06/23/2015 10:49 EDT | Updated 06/25/2015 11:59 EDT

Unisex Baby Names Are Ruling 2015

According to BabyCenter's naming experts, 2015 is shaping up to be the year of unisex baby names.

According to BabyCenter's naming experts, 2015 is shaping up to be the year of unisex baby names. That's right, gender-neutral monikers like Amari, Karter, Phoenix, Quinn and Reese are growing in popularity very quickly.

"Baby names are reflecting a larger cultural shift," BabyCenter's global editor-in-chief Linda Murray said. "Millennials are an open-minded and accepting group, and they don't want their children to feel pressured to conform to stereotypes that might be restrictive. Just as companies have started making more neutral kids' clothes, and taking 'boy' and 'girl' labels off toys, an increasing number of parents are choosing unisex names."

Photo gallery Unisex Baby Names You’ve Never Thought Of See Gallery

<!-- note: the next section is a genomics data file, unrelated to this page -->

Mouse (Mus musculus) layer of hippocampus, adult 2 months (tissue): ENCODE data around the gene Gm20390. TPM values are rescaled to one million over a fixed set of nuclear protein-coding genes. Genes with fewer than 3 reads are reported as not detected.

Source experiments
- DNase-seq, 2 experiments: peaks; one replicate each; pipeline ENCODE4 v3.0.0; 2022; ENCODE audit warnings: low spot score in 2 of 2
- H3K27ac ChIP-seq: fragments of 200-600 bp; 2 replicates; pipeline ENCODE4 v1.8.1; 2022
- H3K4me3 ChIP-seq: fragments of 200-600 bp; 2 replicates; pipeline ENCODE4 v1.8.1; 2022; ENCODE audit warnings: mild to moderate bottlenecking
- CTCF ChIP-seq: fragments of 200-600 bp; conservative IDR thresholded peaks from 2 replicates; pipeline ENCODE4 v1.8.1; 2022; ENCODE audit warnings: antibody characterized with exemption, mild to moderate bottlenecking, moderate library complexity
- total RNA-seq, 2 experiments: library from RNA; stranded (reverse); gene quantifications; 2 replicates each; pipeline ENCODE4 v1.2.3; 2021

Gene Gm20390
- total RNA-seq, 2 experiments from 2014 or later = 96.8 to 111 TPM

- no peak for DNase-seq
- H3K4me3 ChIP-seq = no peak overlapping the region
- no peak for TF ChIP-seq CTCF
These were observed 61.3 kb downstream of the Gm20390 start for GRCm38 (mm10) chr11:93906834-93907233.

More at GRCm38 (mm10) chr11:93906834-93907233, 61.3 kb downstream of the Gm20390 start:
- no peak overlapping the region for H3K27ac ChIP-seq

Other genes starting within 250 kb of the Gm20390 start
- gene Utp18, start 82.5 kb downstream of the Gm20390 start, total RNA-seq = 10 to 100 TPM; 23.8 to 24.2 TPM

With stars like Kristen Bell and Dax Shepard naming their daughter Lincoln, Jessica Simpson naming her daughter Maxwell and Ryan Reynolds and Blake Lively giving their daughter the name James, Hollywood is boosting the trend of giving girls' names traditionally held for boys. But is the same happening in reverse?

Pamela Satran, Nameberry's co-creator told Yahoo Parenting that the trend is now going both ways: "Many parents want to transcend the old-fashioned feminine or masculine roles and image with names that have not traditionally been used for either boys or girls but can be used for both sexes." She includes the names Avery, Parker, Carson, Peyton, Jordan and Emerson on that list.

So just how popular are these names? Well, Sophia and Jackson don't need to worry about being ousted from their number one positions anytime soon. While Amari has seen a 56 per cent increase in popularity with girls and a 22 per cent increase for boys since 2014, it's still number 189 and 199 respectively on the popularity lists.

Unisex names that made it to the top 100 in 2014 include: Riley, London, Easton, Harper and Owen.

Did you give your baby a gender-neutral name?